Linked by snydeq on Thu 3rd Nov 2011 15:10 UTC
General Development A small company called AppMobi is enabling developers to create HTML5 apps that tap into native hardware and OS capabilities of mobile devices, such as gravity sensing, accelerometer, GPS, camera, sound and vibration, and the file system, InfoWorld reports. 'Its MobiUs browser for iOS implements HTML5's DirectCanvas API for gaming, as well as the HTML5 local storage API for saving executables and data in the browser cache so that apps can run offline. But what makes MobiUs more than just yet another browser is the set of libraries AppMobi provides app developers to access native hardware and enable push messaging from Web apps.'
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by Hiev on Thu 3rd Nov 2011 15:33 UTC
Hiev
Member since:
2005-09-27

HTML is amazing but I'd like the browser to start supporting WebForms 2.0 because this:

<input type="date"/>

Is still not well supported.

Reply Score: 3

RE: ...
by johnnysaucepn on Thu 3rd Nov 2011 16:32 UTC in reply to "..."
johnnysaucepn Member since:
2006-08-22

Webforms is dead, the work done there has been integrated into HTML5.

http://developers.whatwg.org/the-input-element.html#attr-input-type

Reply Score: 1

v web apps
by FunkyELF on Thu 3rd Nov 2011 16:58 UTC
RE: web apps
by Dr.Mabuse on Mon 7th Nov 2011 03:11 UTC in reply to "web apps"
Dr.Mabuse Member since:
2009-05-19

Why the mod-down? Other than the not-so-gentle dig at the web languages, I feel the sentiments of this comment are not far off being spot-on.

Granted, I've seen some pretty funky things in web browsers these days, with WebGL and what not. Gmail and associated apps are pretty awesome too, but there is a serious down side to a lot of them.

For starters, try looking at the article posted a couple of days back on this site called: "What's It Like to Be Hacked?"

Generally speaking, I still prefer native apps and for a lot of things (*most* things) where there is no other way of going about day-to-day business.

I know a lot of people want to see the browser break the back of Windows as the defacto desktop interface of choice, but I just have the feeling this is never going to happen.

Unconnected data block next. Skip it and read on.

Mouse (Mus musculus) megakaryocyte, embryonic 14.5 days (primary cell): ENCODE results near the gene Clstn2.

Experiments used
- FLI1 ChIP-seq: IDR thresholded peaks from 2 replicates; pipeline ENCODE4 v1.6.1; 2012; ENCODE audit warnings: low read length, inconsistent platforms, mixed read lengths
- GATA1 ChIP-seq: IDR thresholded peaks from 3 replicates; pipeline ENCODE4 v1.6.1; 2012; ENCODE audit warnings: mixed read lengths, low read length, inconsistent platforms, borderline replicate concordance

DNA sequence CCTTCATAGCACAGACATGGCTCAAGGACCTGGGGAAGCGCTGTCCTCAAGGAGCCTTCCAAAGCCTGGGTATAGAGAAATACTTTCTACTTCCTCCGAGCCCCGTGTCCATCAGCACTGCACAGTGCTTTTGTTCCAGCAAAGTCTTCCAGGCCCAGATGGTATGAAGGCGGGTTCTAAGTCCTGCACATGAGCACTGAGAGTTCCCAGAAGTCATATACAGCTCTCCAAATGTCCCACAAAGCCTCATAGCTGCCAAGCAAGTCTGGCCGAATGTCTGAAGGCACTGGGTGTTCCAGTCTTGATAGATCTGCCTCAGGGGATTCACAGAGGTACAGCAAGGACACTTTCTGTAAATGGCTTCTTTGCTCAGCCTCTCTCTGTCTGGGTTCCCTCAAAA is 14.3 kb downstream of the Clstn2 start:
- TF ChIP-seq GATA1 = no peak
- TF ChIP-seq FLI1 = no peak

Reply Score: 1

Why not just contribute to Phonegap
by leos on Thu 3rd Nov 2011 17:00 UTC
leos
Member since:
2005-09-21

I don't understand why this is a separate library. Why not just improve Phonegap, which does the same thing?

Reply Score: 3

Security risks?
by jack_perry on Thu 3rd Nov 2011 18:15 UTC
jack_perry
Member since:
2005-07-06

Are there security risks to this?

Reply Score: 2

RE: Security risks?
by Lennie on Fri 4th Nov 2011 07:44 UTC in reply to "Security risks?"
Lennie Member since:
2007-09-22

No, these webapps get installed locally. They have as much access to the rest of the system as any other app (which obviously depends on what you allow it to do).

Reply Score: 2

RE[2]: Security risks?
by jack_perry on Fri 4th Nov 2011 19:55 UTC in reply to "RE: Security risks?"
jack_perry Member since:
2005-07-06

No, these webapps get installed locally. They have as much access to the rest of the system as any other app (which obviously depends on what you allow it to do).


I don't see how your explanation justifies the negative answer. Isn't the fact that they are installed locally, and have "access to the filesystem" (using the description above) precisely a worse security risk?

(I also don't see why I was modded down for asking a sincere question. I know that wasn't you, Lennie; I'm just saying.)

Reply Score: 1

Similar to Mozilla's WebAPI?
by another_sam on Thu 3rd Nov 2011 22:47 UTC
another_sam
Member since:
2009-08-19